What Is Labdanum?

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  • Written By: G. D. Palmer
  • Edited By: E. E. Hubbard
  • Last Modified Date: 04 December 2019
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Labdanum is a resinous perfume ingredient derived from two Mediterranean species of rockrose: Cistus creticus and Cistus ladinifer. It does best in amber-type scents, and has a woody or animal-like smell. This material's complex fragrance resembles that of ambergris, and works in many of the same perfume recipes, including scents designed for both sexes. Labdanum was historically collected from the coats of grazing animals that had eaten the rockrose. It has been prized as an incense, perfume, and ingredient in herbal medicine for centuries, and its use is documented in ancient Greece, Egypt, and Israel.

Manufacturers produce labdanum by boiling rockrose leaves and twigs, extracting a raw, sticky black to dark brown gum that's about 20% water. This natural oleoresin is similar in composition to frankincense or turpentine, but contains less volatile oil and more wax. Solvent extraction produces a dark greenish-amber absolute, or concentrated liquid, while steam distillation produces labdanum essential oil. These materials are stronger smelling than the raw resin, and more easily used in perfume recipes.


This material plays an important part in perfumes that reproduce the smell of amber oil or artificial musk due to its smoky and earthy notes. Labdanum may be listed as a sweet, woody, or musky ingredient in perfumes and perfume oils. It is often used to replace ambergris in older perfume formulations, since that ingredient is banned in many countries due to its association with whaling. Labdanum appears in men's, women's, and unisex scents since its musky smell is not considered to be particularly masculine or feminine.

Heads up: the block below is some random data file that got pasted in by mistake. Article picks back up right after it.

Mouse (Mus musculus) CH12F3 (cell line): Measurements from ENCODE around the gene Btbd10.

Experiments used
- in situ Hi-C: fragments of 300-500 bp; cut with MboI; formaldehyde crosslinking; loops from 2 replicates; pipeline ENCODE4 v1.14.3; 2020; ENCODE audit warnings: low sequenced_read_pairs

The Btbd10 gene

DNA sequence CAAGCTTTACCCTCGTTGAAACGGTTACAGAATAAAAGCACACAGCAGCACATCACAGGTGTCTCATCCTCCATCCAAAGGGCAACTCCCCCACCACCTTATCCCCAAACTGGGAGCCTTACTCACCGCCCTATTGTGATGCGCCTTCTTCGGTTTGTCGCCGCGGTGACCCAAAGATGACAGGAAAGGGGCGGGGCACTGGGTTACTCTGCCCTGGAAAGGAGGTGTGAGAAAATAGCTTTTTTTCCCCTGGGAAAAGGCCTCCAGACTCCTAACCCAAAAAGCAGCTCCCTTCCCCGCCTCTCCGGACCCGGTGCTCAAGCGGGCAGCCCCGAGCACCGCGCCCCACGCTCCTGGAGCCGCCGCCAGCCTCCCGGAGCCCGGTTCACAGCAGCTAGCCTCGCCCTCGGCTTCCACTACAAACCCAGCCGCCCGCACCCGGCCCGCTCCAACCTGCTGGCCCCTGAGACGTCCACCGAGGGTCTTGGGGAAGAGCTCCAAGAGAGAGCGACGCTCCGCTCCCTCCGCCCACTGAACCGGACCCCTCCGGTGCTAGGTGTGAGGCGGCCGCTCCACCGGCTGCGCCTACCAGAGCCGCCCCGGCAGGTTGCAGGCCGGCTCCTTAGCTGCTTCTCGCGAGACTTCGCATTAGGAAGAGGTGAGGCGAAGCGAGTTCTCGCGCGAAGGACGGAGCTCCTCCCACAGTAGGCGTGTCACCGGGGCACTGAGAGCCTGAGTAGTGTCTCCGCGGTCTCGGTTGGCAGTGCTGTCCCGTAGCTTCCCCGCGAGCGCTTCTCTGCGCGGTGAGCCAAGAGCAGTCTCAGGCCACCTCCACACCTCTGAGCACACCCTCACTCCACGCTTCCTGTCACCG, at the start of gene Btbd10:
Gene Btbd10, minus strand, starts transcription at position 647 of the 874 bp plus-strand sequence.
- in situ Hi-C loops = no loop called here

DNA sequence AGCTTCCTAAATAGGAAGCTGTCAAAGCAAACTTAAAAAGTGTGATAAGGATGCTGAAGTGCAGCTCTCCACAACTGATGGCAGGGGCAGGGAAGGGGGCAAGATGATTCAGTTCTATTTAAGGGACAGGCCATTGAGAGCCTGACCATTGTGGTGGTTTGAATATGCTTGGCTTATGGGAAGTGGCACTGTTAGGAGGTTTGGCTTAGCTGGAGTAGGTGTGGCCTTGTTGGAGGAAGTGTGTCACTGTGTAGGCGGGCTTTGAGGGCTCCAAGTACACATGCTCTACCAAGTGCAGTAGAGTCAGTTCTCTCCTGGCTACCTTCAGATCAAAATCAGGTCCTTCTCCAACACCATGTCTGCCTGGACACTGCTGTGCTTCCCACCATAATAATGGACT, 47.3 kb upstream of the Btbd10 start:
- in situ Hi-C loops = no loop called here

While modern labdanum extraction processes use the whole plant, grazing animals like sheep or goats were used to collect it in the past. These animals grazed on the shrubs that produce the resin, and got it caught in their coats. Shepherds and goatherds combed the animals to remove the material. Later, they combed and raked the plants for their resin, selling the material to traders for processing.

People have used this material as a scent and medicinal ingredient since the ancient period. This perfume ingredient was often mixed with natural myrrh in incense preparations mentioned in the Bible, and was also used by Hippocrates and by Roman physicians to treat coughs, colds, and sores. Ancient doctors also used labdanum to treat some kinds of infections. Components of this resin, called labdane diterpenes, have been shown to have anti-inflammatory and anti-microbial properties in laboratory tests.


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